You know, we want to focus on premium outdoor distribution. We’ve gotta think about logistics. We’ve got to think about the right starting point, the right way to service it, and the economics and everything. And, and so, you know, Mike came in and did a great job, and I think three months later, you know, we were in a meeting and you know, we’re going to Canada.

He’s like, well, “How, how are we gonna go to Canada?” And I said, “Well, we’re doing what you said. Please don’t tell me that was all a bunch of, you know what?” He goes, “No, no, no. I was just curious!” I’m like, “Yeah, that’s why we hired you. You have that expertise. You impressed us. And it seemed really solid as, as the team kind of poked holes in what you presented, everything seemed pretty solid.”

So, you know, I think if you aim it at, here’s the really the things that we need to be working on and you’re the right person to do it, then gosh, get them in there and start working on that. There shouldn’t be too many surprises ideally.

Roy Notowitz: Yeah, I remember, you know, you had to push the envelope too, in terms of trying to get these people on board from a compensation standpoint, and they sorta had to believe in the potential. And you know, that’s a delicate balance because you’re moving people and it’s a big decision. 

Scott Allan: Yeah. Families, yeah. Relocating and, and big… You’re right. And I think it just keeps adding and building and your first executive hire, they’re taking a big risk potentially.

You know, the second, the third, they start to see, part of what they see is the team that’s being attracted. And you want to make sure they can all work together, you hire really strong people, then a lot of that needs to be reshaped towards, you know, creating a strong team, not just a bunch of strong individuals.

And then obviously the investors, the board, that side had to feel comfortable too. And so I think you get through the right process. You eliminate that likability, you know we had talked to before about Barry Deutsch’s book, You’re Not The Person I Hired! Where he just, you know, how does this happen? You know, we just kind of, on our best behavior, almost seduce each other and then you’d get hired and like, this isn’t the same person type of thing.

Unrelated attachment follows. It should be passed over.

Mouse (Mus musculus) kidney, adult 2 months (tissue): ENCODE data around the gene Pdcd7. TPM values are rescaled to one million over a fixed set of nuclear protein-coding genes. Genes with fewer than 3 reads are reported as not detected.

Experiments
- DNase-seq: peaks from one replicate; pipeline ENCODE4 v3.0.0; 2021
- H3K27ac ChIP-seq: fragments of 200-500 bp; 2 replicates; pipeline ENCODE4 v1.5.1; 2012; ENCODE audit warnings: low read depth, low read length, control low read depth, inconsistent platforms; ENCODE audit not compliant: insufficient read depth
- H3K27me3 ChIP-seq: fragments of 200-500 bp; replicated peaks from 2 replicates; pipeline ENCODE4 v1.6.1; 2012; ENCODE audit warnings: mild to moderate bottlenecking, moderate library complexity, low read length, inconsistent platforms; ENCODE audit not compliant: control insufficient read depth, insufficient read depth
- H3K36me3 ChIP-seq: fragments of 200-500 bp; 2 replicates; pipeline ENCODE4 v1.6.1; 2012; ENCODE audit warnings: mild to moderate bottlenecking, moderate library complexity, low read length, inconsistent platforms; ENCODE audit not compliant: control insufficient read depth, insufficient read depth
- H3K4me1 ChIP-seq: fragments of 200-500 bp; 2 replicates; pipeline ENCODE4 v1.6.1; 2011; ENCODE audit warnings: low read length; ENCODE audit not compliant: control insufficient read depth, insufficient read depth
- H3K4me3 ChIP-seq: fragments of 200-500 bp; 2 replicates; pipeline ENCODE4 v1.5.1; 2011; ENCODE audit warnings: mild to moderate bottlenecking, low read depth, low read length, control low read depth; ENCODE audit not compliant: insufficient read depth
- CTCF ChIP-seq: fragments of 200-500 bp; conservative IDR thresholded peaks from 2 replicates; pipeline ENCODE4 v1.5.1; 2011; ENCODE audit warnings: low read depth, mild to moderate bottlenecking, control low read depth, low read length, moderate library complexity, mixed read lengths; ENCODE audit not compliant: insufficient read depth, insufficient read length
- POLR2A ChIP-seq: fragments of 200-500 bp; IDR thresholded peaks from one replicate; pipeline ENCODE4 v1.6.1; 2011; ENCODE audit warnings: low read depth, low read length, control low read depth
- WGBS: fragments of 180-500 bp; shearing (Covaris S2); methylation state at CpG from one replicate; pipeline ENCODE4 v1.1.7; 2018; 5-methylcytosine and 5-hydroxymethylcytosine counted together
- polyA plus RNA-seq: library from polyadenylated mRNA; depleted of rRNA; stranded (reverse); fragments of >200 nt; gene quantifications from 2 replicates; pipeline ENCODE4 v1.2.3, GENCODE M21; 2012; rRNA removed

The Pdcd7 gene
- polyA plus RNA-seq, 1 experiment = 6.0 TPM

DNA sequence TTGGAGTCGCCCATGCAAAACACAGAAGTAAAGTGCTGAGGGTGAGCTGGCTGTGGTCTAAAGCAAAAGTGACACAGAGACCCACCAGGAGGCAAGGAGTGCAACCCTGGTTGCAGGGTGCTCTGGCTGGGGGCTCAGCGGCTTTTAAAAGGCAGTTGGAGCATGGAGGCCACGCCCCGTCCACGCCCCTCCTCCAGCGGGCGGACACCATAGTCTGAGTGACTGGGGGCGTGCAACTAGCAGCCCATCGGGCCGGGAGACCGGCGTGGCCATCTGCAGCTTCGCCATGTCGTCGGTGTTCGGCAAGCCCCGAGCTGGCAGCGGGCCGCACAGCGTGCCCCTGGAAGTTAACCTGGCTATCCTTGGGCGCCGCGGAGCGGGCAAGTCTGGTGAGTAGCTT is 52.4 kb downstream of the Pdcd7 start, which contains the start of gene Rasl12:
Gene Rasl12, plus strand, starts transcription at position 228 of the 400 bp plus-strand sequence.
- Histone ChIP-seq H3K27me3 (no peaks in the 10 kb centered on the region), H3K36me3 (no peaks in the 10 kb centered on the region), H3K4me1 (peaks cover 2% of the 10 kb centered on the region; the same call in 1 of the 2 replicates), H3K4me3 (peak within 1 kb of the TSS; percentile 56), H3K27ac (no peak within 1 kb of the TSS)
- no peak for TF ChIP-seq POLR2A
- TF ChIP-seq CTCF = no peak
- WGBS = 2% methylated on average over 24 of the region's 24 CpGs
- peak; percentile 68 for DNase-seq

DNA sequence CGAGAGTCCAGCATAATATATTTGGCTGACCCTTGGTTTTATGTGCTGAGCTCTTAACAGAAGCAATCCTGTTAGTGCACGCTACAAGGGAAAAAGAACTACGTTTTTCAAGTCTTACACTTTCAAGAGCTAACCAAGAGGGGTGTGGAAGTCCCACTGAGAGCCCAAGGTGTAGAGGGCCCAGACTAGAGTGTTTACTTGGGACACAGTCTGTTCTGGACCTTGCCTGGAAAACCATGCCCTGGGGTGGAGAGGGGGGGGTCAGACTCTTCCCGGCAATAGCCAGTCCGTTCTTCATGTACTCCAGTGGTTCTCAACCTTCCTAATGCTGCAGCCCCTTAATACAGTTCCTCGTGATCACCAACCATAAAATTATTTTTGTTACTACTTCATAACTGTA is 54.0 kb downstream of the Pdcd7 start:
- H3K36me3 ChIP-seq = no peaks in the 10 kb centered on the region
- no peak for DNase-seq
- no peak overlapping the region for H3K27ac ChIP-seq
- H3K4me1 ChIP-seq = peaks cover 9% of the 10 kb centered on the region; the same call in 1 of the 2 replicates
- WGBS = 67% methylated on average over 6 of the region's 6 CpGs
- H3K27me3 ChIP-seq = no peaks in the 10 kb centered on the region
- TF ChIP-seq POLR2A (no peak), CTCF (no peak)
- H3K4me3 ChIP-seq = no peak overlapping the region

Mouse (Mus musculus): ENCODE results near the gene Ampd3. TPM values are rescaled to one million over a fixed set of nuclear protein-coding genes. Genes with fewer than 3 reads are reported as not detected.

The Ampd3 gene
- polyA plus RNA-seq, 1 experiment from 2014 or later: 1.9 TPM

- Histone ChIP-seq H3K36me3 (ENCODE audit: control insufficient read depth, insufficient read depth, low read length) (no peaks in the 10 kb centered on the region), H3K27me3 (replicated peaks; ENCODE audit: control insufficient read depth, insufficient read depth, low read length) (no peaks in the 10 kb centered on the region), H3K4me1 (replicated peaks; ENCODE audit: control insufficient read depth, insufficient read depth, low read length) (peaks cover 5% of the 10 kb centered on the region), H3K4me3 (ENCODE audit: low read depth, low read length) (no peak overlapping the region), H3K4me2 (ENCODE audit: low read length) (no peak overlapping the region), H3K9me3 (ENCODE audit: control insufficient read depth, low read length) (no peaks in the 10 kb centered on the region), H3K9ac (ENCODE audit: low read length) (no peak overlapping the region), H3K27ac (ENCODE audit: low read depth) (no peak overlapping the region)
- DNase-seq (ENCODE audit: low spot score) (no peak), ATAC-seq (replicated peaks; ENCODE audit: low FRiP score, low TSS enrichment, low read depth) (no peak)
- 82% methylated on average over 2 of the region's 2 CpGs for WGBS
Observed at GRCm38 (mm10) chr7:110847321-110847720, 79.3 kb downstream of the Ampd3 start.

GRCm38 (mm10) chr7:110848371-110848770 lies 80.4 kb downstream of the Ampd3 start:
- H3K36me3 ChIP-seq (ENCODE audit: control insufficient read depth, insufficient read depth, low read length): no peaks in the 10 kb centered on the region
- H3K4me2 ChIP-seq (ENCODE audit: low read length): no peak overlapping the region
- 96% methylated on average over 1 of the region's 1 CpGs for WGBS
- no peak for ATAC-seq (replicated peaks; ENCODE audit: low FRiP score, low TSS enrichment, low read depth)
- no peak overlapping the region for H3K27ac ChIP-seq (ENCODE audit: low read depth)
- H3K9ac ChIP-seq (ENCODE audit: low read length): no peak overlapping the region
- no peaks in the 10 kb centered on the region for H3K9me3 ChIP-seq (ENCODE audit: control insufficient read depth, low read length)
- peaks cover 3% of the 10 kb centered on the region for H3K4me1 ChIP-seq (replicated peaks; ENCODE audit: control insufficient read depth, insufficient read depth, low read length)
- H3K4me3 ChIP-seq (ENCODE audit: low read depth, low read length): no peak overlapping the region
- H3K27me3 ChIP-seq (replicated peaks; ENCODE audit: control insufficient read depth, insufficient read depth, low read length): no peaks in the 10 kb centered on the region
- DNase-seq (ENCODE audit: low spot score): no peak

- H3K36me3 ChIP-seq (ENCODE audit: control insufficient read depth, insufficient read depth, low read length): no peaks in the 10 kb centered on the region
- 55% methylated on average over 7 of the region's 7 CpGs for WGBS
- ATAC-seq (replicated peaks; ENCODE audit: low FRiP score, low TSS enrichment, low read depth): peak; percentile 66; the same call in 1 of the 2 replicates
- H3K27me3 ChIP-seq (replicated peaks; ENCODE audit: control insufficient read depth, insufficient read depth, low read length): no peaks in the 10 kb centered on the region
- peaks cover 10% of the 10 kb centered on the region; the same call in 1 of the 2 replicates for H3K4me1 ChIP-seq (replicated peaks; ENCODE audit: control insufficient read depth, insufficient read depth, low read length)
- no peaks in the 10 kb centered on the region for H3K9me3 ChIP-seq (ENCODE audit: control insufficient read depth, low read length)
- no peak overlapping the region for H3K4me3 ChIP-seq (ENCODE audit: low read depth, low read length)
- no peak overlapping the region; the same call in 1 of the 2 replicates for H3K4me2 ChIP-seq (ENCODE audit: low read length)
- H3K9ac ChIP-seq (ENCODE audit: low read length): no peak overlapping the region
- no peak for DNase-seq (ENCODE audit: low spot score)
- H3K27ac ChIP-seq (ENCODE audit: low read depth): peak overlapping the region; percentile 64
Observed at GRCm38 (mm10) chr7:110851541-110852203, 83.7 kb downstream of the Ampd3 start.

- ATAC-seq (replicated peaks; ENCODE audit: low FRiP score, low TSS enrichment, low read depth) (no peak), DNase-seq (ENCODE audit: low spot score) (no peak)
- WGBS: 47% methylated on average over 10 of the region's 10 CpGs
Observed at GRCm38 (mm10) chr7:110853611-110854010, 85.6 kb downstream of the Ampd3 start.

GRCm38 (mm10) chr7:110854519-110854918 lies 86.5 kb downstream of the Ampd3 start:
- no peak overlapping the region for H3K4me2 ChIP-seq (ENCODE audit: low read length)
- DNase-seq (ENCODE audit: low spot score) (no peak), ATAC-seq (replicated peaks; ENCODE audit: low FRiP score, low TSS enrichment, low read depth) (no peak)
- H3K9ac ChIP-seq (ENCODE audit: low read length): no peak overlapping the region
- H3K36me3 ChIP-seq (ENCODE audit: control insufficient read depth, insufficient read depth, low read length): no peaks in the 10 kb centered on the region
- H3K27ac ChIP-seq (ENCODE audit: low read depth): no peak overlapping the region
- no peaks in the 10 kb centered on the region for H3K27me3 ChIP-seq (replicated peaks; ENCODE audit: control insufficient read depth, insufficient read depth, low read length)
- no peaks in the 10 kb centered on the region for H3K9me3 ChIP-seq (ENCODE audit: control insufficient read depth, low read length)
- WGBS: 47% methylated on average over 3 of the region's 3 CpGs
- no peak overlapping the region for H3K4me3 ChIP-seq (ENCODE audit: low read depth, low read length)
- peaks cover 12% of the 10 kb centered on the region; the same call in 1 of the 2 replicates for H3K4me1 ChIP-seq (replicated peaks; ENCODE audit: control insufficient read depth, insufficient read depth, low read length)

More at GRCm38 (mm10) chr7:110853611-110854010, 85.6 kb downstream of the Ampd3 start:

So you get through all that, you kind of know it’s the right person. They feel like this is a place I can really apply my talent skill and make a difference. Then it’s a little easier to make those decisions. You know, we’re really investing in a capability and a competency, and a leader that will help us get to that next level and if the business really… Those are the things you need. Then it just kind of solves that, the next stage of problems. 

Roy Notowitz: I remember feeling like success was just inevitable because the people that you had on board were just, I knew that they could do exactly what you needed to do with 100% confidence, and yet they didn’t have, although they were very seasoned, they didn’t have huge egos.

Coming in and working together with all these very experienced senior level people in the room, how was that from the standpoint of an adjustment when they came in and working together with very strong opinions and things?

Scott Allan: It was fun to watch them all gel, to be honest. You know? So having meetings, having off-sites… 

We hired our VP of Marketing, you know, and Ecommerce, Phyllis Grove. So she came in a great, just pragmatic, realistic, great chops from the brands that she’s been at. And she’d just speak and you can kind of see everyone kind of look and give her a side glance and the gears whirling, trying to read her and trying to figure out, you know, how the team chemistry’s kind of shaping and that, that’s the other thing.